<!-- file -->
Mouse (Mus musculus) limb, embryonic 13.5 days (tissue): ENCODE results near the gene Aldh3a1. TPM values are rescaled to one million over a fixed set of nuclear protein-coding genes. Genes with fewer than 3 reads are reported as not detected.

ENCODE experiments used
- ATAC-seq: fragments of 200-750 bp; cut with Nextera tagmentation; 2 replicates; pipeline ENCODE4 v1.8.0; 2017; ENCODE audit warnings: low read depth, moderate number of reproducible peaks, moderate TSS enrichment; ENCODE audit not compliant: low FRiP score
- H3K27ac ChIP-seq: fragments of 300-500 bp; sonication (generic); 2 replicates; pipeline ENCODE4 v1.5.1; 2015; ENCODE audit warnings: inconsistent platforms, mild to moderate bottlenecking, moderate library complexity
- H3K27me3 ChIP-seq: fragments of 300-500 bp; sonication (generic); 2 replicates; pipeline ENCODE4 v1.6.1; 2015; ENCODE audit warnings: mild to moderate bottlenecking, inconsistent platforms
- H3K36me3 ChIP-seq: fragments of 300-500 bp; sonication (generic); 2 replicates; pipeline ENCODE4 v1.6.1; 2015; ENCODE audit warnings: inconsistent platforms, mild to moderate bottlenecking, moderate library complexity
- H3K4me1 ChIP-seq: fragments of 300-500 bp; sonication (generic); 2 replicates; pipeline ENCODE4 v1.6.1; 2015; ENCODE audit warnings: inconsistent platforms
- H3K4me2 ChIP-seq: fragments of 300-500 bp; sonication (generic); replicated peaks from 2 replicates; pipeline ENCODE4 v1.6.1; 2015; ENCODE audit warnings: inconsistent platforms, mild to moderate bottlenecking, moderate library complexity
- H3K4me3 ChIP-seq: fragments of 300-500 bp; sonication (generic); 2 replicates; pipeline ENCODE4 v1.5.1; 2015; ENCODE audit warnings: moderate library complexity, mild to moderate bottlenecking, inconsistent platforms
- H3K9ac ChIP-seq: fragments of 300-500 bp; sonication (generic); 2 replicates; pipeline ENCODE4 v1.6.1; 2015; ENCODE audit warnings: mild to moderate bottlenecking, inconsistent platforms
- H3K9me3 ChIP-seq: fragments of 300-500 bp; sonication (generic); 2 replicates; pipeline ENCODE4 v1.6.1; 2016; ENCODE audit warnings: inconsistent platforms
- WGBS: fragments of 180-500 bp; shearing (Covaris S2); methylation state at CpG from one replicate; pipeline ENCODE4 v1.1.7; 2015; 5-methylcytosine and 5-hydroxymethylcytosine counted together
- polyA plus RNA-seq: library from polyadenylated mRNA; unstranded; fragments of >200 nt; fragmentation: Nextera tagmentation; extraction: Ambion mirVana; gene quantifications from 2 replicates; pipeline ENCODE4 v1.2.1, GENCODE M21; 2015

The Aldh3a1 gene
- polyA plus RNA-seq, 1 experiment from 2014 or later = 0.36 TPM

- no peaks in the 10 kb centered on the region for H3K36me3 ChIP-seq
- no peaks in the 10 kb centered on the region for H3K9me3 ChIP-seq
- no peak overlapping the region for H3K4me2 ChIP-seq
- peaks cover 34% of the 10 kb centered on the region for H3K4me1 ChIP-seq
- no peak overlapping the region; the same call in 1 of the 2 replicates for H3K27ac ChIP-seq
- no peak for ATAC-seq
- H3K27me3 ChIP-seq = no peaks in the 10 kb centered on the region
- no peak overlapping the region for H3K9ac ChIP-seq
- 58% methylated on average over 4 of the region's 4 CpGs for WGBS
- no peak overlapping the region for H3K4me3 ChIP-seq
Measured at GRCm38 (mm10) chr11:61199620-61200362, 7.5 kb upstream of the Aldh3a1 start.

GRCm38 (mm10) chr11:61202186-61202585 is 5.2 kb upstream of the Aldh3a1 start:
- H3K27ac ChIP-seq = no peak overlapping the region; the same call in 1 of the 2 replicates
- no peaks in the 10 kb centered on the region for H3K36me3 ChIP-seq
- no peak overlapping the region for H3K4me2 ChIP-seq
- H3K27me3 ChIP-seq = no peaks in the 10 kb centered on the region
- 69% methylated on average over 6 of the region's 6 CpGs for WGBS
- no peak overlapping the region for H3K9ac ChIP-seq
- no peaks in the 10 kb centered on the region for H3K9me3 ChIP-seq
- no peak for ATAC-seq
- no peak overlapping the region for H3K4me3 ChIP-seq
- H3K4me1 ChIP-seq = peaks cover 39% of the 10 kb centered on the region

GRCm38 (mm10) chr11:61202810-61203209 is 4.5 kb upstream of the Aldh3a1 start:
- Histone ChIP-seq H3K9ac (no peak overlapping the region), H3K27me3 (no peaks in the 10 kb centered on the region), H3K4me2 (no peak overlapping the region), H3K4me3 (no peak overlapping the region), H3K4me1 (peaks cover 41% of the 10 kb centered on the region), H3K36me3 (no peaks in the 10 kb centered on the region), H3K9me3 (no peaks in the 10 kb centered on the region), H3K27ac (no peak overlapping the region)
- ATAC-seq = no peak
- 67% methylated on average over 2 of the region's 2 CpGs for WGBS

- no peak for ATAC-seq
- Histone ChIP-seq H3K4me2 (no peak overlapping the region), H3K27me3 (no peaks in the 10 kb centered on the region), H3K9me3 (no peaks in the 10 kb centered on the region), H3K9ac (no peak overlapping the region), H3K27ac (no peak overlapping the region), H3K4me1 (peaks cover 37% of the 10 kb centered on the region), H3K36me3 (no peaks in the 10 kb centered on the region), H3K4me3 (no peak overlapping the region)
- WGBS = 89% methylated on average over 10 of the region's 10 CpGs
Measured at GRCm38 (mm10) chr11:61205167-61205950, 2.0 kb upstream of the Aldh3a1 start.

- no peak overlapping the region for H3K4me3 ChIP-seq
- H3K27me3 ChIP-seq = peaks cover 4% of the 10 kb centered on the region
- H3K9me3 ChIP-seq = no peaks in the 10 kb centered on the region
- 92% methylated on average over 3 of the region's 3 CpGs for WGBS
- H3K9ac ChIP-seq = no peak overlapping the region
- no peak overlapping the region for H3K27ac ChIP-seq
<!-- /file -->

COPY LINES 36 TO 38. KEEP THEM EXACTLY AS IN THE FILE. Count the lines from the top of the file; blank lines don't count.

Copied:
- no peak overlapping the region for H3K4me3 ChIP-seq
- H3K4me1 ChIP-seq = peaks cover 39% of the 10 kb centered on the region

GRCm38 (mm10) chr11:61202810-61203209 is 4.5 kb upstream of the Aldh3a1 start: